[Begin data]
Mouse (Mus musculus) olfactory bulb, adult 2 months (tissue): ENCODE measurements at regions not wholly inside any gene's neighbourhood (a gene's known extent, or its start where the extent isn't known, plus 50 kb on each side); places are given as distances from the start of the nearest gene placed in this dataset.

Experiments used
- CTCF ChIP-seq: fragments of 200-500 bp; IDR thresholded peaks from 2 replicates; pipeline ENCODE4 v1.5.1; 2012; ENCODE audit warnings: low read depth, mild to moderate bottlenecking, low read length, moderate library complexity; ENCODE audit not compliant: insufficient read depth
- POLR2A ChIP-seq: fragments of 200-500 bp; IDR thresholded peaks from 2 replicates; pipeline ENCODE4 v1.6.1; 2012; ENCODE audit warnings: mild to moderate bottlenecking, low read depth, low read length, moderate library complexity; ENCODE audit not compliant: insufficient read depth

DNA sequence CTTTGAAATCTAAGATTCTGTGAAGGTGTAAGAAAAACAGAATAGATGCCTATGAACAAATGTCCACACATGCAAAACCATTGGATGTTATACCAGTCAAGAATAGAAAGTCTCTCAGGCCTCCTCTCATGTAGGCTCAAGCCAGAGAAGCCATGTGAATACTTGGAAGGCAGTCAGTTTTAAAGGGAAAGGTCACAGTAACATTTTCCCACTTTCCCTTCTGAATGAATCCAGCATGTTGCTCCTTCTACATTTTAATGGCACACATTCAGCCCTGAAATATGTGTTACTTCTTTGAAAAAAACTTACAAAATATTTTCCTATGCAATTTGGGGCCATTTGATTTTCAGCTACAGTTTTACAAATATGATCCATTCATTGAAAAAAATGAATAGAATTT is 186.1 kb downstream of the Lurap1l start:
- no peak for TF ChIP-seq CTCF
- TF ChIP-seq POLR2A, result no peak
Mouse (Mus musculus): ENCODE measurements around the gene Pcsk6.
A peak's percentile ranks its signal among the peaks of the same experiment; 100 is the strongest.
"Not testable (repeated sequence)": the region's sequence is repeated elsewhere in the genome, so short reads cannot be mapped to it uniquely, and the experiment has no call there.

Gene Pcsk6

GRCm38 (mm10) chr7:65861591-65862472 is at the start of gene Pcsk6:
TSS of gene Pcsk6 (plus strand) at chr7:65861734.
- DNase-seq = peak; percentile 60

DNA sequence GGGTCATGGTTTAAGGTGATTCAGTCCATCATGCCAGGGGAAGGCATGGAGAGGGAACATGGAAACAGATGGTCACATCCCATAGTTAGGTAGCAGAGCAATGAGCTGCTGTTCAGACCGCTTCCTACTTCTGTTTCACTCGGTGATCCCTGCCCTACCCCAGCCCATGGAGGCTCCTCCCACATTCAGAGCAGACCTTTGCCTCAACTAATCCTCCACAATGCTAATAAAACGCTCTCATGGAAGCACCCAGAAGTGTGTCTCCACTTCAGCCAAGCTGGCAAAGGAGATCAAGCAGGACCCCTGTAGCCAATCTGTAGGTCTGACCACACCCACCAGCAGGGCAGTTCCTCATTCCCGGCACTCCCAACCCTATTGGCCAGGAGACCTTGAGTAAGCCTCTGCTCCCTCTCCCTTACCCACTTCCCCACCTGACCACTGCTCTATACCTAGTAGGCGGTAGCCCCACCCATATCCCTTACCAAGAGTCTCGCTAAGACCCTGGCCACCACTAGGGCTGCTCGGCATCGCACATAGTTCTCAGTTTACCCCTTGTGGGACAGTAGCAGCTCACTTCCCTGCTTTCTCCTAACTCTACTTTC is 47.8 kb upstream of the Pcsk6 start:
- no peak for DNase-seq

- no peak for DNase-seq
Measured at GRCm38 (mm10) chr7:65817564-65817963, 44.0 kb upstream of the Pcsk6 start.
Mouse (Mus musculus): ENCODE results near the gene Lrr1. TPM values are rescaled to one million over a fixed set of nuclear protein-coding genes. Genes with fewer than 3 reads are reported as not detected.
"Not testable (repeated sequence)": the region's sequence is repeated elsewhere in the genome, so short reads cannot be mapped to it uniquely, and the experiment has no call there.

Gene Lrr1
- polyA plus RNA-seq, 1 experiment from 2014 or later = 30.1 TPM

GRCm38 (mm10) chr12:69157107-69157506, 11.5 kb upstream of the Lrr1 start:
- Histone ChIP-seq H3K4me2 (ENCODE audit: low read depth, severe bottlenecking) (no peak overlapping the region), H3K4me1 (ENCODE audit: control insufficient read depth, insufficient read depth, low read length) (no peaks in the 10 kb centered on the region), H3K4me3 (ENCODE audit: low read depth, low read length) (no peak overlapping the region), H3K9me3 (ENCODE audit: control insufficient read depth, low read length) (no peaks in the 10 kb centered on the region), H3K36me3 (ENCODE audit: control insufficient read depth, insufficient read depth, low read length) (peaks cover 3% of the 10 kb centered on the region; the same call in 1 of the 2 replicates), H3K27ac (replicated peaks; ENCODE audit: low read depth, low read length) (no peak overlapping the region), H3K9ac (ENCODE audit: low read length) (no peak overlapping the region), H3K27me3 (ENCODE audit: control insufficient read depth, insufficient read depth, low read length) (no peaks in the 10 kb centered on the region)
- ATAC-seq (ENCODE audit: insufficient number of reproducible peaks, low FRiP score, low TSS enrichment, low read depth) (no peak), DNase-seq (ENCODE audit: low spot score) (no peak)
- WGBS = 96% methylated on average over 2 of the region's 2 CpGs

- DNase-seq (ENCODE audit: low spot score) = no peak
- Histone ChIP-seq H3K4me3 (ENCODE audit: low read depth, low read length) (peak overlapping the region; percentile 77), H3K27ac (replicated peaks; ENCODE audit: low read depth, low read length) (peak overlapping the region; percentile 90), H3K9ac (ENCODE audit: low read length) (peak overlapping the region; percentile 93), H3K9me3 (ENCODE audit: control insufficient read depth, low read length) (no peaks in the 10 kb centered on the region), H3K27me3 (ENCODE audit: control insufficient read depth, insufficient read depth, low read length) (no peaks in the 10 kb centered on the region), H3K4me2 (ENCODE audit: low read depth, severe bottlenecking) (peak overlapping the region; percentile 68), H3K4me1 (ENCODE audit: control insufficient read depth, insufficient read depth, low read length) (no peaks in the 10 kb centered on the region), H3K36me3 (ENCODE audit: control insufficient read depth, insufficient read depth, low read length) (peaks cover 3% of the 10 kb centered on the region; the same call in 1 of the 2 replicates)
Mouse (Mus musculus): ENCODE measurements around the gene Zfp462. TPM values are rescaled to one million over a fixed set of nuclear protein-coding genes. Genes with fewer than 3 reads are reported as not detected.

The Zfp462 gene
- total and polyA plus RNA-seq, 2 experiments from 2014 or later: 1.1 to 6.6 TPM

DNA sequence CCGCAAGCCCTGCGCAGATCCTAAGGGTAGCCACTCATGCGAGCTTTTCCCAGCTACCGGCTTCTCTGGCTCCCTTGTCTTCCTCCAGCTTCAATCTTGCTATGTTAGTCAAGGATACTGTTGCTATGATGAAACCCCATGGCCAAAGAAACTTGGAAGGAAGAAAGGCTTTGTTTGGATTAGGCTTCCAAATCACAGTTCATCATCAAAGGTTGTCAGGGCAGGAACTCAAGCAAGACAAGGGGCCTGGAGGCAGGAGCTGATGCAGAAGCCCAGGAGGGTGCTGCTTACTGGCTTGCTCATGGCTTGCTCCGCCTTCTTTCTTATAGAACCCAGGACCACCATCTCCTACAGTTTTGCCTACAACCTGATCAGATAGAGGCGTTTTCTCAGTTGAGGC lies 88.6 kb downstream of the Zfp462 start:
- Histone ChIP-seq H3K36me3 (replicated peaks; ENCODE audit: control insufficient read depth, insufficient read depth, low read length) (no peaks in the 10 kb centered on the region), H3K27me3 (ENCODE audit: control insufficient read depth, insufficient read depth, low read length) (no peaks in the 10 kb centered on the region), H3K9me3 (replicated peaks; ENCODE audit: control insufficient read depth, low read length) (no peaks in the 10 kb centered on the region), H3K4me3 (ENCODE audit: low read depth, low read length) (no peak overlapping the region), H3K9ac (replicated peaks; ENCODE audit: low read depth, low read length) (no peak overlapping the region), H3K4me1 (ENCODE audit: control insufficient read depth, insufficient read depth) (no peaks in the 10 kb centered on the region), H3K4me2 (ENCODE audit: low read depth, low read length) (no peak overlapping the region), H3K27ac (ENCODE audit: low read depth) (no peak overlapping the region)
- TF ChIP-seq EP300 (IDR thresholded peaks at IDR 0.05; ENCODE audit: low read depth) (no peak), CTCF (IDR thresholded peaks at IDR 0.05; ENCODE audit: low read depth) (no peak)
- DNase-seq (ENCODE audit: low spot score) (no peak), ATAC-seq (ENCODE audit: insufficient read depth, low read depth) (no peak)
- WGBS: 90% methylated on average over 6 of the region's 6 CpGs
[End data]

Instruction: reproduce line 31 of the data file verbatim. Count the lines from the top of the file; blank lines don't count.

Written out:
- total and polyA plus RNA-seq, 2 experiments from 2014 or later: 1.1 to 6.6 TPM